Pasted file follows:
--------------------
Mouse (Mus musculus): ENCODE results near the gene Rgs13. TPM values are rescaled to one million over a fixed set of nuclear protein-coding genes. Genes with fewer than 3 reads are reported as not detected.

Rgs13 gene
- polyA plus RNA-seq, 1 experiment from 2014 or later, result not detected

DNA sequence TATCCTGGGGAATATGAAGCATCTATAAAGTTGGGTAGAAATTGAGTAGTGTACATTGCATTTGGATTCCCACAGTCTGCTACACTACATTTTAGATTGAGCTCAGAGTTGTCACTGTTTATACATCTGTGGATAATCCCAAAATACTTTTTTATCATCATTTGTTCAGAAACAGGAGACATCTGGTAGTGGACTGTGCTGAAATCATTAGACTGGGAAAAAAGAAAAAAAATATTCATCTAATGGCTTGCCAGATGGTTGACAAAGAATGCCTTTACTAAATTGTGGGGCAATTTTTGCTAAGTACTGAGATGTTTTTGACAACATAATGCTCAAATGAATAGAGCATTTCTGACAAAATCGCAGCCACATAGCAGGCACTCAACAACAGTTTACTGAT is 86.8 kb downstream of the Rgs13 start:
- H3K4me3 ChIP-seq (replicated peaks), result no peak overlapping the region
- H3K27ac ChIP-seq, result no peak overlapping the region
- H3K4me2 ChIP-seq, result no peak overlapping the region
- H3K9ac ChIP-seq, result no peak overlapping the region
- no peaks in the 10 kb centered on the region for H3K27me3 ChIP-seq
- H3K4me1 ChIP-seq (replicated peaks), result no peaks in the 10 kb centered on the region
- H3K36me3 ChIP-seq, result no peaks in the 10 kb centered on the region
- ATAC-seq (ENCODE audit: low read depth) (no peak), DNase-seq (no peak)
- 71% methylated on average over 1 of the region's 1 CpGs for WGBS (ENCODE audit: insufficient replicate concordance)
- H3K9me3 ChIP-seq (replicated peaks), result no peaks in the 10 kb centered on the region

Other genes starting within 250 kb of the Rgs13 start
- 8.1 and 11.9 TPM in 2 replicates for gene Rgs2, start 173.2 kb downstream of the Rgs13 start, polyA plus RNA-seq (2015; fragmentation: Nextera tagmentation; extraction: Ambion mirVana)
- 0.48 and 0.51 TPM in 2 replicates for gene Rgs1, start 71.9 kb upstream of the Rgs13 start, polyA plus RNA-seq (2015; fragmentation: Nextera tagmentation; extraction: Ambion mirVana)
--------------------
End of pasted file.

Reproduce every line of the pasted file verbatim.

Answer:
Mouse (Mus musculus): ENCODE results near the gene Rgs13. TPM values are rescaled to one million over a fixed set of nuclear protein-coding genes. Genes with fewer than 3 reads are reported as not detected.

Rgs13 gene
- polyA plus RNA-seq, 1 experiment from 2014 or later, result not detected

DNA sequence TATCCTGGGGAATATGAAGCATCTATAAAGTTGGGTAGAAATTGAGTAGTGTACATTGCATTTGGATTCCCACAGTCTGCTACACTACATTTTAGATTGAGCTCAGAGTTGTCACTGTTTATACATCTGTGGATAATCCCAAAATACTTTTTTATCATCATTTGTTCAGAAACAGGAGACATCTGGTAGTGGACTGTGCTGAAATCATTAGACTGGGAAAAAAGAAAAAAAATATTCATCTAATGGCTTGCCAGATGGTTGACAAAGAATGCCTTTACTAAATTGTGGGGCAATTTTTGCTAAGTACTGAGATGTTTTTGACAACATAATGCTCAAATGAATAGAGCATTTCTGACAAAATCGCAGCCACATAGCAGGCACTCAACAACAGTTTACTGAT is 86.8 kb downstream of the Rgs13 start:
- H3K4me3 ChIP-seq (replicated peaks), result no peak overlapping the region
- H3K27ac ChIP-seq, result no peak overlapping the region
- H3K4me2 ChIP-seq, result no peak overlapping the region
- H3K9ac ChIP-seq, result no peak overlapping the region
- no peaks in the 10 kb centered on the region for H3K27me3 ChIP-seq
- H3K4me1 ChIP-seq (replicated peaks), result no peaks in the 10 kb centered on the region
- H3K36me3 ChIP-seq, result no peaks in the 10 kb centered on the region
- ATAC-seq (ENCODE audit: low read depth) (no peak), DNase-seq (no peak)
- 71% methylated on average over 1 of the region's 1 CpGs for WGBS (ENCODE audit: insufficient replicate concordance)
- H3K9me3 ChIP-seq (replicated peaks), result no peaks in the 10 kb centered on the region

Other genes starting within 250 kb of the Rgs13 start
- 8.1 and 11.9 TPM in 2 replicates for gene Rgs2, start 173.2 kb downstream of the Rgs13 start, polyA plus RNA-seq (2015; fragmentation: Nextera tagmentation; extraction: Ambion mirVana)
- 0.48 and 0.51 TPM in 2 replicates for gene Rgs1, start 71.9 kb upstream of the Rgs13 start, polyA plus RNA-seq (2015; fragmentation: Nextera tagmentation; extraction: Ambion mirVana)